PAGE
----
LinkBunch is a redirection and shortening service for multiple Web links. The service takes as many links as you can throw at it and puts them together in a "bunch," so when users clicks your link they simply come to a link dump with Snap previews of each page. There's also a simple option to open all of them in their browser window.
If you're used to TinyURL, UrlTea, et al, you know these services can be exceptionally useful for taking large links (like the ones you get from browsing on Amazon.com), and shrinking them … Read more
While there's a giant crowd of people waiting for Digg to unveil its pictures section, there are already several services available for browsing popular news by pictures, including Google News and AOL's Mgnet (coverage). There's also a smaller, more independent group of sites that have been created by fans of some of these sites who have created their own visual solutions. One of them--Reddit Media--has increasingly become so popular it's led to Digpicz (Digg in pictures), and now PicUrls--which is a play on words, and similarity to the popular aggregator PopUrls.
The site … Read more
All of the good ones are taken. URLs, that is. If you've got a new business or site to set up, it can be difficult and tiresome to find a good domain name that's available. A new site, Bust A Name, makes the process go more quickly.
You can also type in a few words and let Bust A Name mash them together … Read more
SportSnipe is a new single-page aggregator the likes of Original Signal, PopUrls, and others, although it's focused specifically on sports feeds from all over the world. Users can browse through headlines and video thumbnails for various leagues, genres, and teams. Like Original Signal, SportSnipe has the option to hover over any headline to read the first few lines of the story, along with a comment button that lets registered users add their own commentary to the story--separate of the parent site.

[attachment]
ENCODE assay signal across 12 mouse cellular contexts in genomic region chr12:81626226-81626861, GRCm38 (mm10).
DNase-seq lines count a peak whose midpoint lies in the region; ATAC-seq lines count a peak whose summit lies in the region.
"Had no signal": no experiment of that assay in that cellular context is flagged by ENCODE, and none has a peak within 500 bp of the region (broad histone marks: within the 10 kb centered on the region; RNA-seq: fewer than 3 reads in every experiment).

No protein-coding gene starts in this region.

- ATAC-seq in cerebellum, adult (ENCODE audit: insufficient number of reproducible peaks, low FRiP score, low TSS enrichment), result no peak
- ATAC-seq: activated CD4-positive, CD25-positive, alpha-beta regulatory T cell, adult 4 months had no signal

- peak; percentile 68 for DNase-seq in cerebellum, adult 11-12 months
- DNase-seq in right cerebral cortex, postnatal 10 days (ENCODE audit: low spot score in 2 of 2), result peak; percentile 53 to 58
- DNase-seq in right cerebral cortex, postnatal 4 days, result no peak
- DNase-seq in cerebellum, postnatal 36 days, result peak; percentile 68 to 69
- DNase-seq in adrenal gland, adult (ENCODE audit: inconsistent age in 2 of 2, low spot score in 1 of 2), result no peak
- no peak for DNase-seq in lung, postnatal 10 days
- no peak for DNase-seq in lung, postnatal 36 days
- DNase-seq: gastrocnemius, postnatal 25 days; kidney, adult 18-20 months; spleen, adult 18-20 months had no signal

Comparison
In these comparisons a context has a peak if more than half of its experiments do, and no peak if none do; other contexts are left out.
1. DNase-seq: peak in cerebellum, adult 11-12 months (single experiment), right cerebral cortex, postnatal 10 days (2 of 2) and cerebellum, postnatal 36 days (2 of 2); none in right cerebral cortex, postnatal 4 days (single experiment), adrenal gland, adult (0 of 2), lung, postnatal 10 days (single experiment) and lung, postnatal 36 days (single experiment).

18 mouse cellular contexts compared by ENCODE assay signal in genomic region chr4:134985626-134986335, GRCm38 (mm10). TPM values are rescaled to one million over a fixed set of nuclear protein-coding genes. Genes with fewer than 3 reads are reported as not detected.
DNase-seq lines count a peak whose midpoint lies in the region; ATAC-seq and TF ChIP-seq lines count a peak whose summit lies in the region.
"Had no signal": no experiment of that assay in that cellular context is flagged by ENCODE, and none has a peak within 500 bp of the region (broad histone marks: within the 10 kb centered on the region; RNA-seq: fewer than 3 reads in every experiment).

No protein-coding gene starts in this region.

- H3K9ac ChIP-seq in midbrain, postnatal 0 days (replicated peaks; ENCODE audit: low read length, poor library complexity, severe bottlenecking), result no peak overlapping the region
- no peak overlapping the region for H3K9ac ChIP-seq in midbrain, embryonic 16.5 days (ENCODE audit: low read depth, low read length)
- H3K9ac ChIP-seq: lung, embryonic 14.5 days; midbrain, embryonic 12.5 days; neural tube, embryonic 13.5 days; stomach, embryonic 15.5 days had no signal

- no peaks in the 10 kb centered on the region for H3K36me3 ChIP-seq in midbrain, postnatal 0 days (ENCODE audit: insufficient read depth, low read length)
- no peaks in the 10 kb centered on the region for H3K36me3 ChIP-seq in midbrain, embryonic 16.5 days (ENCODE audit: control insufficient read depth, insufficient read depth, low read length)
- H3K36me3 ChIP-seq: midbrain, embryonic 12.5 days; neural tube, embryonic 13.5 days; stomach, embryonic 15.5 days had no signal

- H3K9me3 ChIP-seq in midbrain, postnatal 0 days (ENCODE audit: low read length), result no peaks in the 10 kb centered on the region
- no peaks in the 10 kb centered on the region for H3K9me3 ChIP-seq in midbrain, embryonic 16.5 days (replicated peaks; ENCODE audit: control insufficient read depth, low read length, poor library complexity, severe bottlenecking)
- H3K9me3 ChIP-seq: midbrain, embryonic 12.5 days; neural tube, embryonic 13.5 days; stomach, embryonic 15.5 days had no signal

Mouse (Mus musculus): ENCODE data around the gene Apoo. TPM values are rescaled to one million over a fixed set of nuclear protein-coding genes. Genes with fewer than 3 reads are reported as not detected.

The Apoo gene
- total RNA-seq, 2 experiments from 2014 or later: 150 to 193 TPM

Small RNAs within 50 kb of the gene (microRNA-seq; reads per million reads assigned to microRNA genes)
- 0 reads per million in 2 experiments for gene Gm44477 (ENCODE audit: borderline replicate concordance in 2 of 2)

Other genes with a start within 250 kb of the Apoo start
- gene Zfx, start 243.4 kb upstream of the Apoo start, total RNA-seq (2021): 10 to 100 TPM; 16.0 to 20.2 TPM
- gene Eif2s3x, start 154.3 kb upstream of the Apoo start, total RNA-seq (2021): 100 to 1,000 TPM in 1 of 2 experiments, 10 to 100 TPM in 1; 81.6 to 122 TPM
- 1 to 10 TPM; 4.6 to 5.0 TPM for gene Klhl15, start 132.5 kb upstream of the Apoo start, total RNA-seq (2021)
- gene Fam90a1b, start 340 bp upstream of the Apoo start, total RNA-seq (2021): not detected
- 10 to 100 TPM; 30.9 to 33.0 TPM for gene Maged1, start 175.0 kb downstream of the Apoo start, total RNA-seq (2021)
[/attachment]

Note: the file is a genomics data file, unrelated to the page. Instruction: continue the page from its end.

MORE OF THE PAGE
The service claims to pull its headlines from over 1,300 different sports feeds. It also doubles as a regular old build-it-yourself feed aggregator similar to Netvibes and PageFlakes, albeit a little less flashy. Users can add RSS feeds as either text or video feeds. The video feed catcher is especially cool and gives you a little thumbnail for each clip. If you do this with a text feed, you won't get anything but a black box.
SportSnipe has a few ways to sort and share content. You can bookmark pages you'd like to share with others through a variety of social bookmarking sites. You can also turn off comments and hover over previews. With a quick toggle you can rearrange the feed boxes and extend the feeds to see more than just a few headlines. There are also embed codes for putting your feeds on a blog, Web site, or social networking profile (which I've done to the right.)
In many ways, SportSnipe isn't very original as a single-page aggregator. Pageflakes and Netvibes do a much better job with their presentation, and the resemblance to Popurls and Original Signal is unquestionable. However, SportSnipe has a really great directory of sports feeds that aggregate quickly and are far more comprehensive than what Original Signal offers. The video feed implementation is a nice touch as well.
More screens after the jump. … Read more